Trends in the prevalence of hospitalization attributable to hypertensive diseases among United States adults aged 35 and older from 1980 to 2007

Longjian Liu, Yuan An, Ming Chen, Zuolu Liu, Xiaohua Hu, Edgar Chou, Howard Eisen

Research output: Contribution to journalArticle

7 Citations (Scopus)

Abstract

We aimed to examine the trend in the prevalence of hospitalization attributable to hypertensive disease and its subtypes among United States adults aged ≥35 years from 1980 to 2007. Data (n = 4,598,488,000 hospitalized cases) from the National Hospital Discharge Surveys were used to examine the trends of hospitalized patients with first (the reason for admission) and patients with any second to seventh (a co-morbid condition when admission) diagnosis of hypertensive disease (International Classification of Disease, 9th Revision, Clinical Modification: 401 to 405) by gender and geographic region. Age-adjusted rates of disease were calculated using the United States 2000 standard population. The results show that age-adjusted hospitalization rates due to first diagnosis of hypertensive disease increased from 1.74% to 2.06% in men (p <0.01), and from 2.0% to 2.09% in women (p = 0.06) from 1980 to 1981 to 2006 to 2007. Age-adjusted rates due to any second to seventh diagnosis of hypertensive disease significantly increased from 7.06% to 35.09% in men (p <0.001), and from 7.88% to 31.98% (p <0.001) in women from 1980 to 1981 to 2006 to 2007. Patients with second to seventh diagnosis of essential hypertension and hypertensive chronic kidney disease had the highest and the second highest annual percent increases. Subjects living in the Southern region of the United States had the highest prevalence of hospitalization due to any second to seventh diagnosis of hypertensive disease compared with all other regions in 2006 to 2007. In conclusion, the prevalence of hospitalization due to hypertensive disease significantly increased in the United States from 1980 to 2007.

Original languageEnglish (US)
Pages (from-to)694-699
Number of pages6
JournalAmerican Journal of Cardiology
Volume112
Issue number5
DOIs
StatePublished - Sep 1 2013

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Hospitalization
Health Care Surveys
Patient Admission
International Classification of Diseases
Chronic Renal Insufficiency
Population

All Science Journal Classification (ASJC) codes

  • Cardiology and Cardiovascular Medicine

Cite this

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title = "Trends in the prevalence of hospitalization attributable to hypertensive diseases among United States adults aged 35 and older from 1980 to 2007",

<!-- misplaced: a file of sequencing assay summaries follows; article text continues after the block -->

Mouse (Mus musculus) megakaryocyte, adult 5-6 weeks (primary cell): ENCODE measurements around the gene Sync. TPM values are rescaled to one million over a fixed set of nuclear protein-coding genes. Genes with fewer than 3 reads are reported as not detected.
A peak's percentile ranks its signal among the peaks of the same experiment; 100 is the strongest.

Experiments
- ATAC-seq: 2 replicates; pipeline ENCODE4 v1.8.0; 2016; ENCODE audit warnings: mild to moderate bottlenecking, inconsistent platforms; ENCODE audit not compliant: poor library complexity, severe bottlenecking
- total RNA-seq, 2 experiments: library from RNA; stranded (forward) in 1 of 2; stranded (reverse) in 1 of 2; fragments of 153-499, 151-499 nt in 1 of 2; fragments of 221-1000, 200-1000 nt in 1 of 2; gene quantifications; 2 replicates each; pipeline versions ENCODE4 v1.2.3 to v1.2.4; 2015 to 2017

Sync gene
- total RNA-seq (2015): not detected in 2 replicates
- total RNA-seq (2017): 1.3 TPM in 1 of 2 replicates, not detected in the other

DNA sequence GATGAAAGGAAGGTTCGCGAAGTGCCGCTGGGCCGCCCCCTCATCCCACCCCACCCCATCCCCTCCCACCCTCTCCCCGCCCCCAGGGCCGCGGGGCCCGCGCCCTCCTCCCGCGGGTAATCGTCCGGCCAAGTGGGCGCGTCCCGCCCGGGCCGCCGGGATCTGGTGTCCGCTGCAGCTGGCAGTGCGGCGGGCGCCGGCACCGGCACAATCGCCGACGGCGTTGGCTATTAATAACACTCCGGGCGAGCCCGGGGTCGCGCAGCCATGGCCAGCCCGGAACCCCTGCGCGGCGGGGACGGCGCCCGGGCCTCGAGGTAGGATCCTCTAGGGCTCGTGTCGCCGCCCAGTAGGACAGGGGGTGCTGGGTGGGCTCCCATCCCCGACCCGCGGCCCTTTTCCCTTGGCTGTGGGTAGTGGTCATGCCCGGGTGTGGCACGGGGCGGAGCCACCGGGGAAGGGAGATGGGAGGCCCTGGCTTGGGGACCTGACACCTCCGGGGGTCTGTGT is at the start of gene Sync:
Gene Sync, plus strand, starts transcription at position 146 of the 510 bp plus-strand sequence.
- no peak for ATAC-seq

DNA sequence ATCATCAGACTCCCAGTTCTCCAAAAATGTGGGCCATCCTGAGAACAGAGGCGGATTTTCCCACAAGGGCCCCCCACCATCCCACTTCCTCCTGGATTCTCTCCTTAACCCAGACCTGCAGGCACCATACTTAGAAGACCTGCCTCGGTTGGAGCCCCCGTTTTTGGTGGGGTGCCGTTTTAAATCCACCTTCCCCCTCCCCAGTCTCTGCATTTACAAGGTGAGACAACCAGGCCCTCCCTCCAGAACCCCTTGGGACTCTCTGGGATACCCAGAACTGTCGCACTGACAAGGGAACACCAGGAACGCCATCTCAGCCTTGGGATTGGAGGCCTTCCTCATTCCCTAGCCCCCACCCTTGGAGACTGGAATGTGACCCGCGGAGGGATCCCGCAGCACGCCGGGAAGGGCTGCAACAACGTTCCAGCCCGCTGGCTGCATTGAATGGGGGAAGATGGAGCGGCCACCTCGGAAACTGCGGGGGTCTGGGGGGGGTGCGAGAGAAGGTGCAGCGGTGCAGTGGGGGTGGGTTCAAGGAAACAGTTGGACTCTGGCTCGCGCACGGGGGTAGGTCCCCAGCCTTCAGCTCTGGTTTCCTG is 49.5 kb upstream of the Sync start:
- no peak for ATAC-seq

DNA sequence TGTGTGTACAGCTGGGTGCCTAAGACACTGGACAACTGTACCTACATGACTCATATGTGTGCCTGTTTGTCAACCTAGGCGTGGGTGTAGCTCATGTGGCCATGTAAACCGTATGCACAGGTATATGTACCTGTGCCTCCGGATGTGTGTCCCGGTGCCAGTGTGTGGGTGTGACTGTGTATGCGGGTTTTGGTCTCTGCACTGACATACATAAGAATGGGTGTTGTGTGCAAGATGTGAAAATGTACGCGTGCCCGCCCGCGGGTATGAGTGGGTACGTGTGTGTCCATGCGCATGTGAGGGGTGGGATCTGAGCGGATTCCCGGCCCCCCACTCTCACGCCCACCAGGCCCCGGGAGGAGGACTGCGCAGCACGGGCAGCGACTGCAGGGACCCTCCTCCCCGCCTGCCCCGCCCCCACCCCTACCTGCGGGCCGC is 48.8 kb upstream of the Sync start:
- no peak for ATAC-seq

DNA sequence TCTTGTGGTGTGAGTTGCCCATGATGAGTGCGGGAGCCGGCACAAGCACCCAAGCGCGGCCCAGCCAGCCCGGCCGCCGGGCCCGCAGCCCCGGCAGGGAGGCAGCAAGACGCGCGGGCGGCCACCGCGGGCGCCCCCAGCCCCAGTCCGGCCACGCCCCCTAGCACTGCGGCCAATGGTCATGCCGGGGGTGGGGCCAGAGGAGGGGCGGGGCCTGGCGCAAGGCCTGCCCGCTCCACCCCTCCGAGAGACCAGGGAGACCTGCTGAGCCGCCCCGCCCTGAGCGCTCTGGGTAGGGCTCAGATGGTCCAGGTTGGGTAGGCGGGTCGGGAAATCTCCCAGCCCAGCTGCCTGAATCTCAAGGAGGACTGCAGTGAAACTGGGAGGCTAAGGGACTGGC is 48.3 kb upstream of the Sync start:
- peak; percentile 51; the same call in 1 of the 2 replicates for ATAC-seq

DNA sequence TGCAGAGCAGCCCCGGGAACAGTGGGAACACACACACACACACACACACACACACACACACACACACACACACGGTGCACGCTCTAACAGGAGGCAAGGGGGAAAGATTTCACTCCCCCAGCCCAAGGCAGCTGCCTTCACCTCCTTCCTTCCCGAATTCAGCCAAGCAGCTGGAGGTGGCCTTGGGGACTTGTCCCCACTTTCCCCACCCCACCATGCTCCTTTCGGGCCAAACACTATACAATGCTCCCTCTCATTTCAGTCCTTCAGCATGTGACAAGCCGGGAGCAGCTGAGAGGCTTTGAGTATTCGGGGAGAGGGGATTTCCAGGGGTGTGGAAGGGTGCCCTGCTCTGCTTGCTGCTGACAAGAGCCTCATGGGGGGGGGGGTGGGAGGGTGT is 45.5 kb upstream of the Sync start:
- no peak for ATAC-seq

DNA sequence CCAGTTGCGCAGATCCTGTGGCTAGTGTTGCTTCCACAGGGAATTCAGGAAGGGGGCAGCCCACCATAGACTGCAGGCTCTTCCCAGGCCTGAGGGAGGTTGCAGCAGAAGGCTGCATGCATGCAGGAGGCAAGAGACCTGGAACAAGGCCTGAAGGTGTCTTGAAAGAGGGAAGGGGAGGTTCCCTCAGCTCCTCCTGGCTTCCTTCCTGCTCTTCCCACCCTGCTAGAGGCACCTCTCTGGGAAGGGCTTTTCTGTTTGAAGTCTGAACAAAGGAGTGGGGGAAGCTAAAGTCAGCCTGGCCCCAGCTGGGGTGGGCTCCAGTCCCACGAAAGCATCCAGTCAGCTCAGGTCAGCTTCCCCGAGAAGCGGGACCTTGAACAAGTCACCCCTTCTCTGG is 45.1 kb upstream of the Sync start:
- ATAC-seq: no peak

abstract = "We aimed to examine the trend in the prevalence of hospitalization attributable to hypertensive disease and its subtypes among United States adults aged ≥35 years from 1980 to 2007. Data (n = 4,598,488,000 hospitalized cases) from the National Hospital Discharge Surveys were used to examine the trends of hospitalized patients with first (the reason for admission) and patients with any second to seventh (a co-morbid condition when admission) diagnosis of hypertensive disease (International Classification of Disease, 9th Revision, Clinical Modification: 401 to 405) by gender and geographic region. Age-adjusted rates of disease were calculated using the United States 2000 standard population. The results show that age-adjusted hospitalization rates due to first diagnosis of hypertensive disease increased from 1.74{\%} to 2.06{\%} in men (p <0.01), and from 2.0{\%} to 2.09{\%} in women (p = 0.06) from 1980 to 1981 to 2006 to 2007. Age-adjusted rates due to any second to seventh diagnosis of hypertensive disease significantly increased from 7.06{\%} to 35.09{\%} in men (p <0.001), and from 7.88{\%} to 31.98{\%} (p <0.001) in women from 1980 to 1981 to 2006 to 2007. Patients with second to seventh diagnosis of essential hypertension and hypertensive chronic kidney disease had the highest and the second highest annual percent increases. Subjects living in the Southern region of the United States had the highest prevalence of hospitalization due to any second to seventh diagnosis of hypertensive disease compared with all other regions in 2006 to 2007. In conclusion, the prevalence of hospitalization due to hypertensive disease significantly increased in the United States from 1980 to 2007.",
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Trends in the prevalence of hospitalization attributable to hypertensive diseases among United States adults aged 35 and older from 1980 to 2007. / Liu, Longjian; An, Yuan; Chen, Ming; Liu, Zuolu; Hu, Xiaohua; Chou, Edgar; Eisen, Howard.

In: American Journal of Cardiology, Vol. 112, No. 5, 01.09.2013, p. 694-699.

Research output: Contribution to journalArticle

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AU - An, Yuan

AU - Chen, Ming

AU - Liu, Zuolu

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AU - Chou, Edgar

AU - Eisen, Howard

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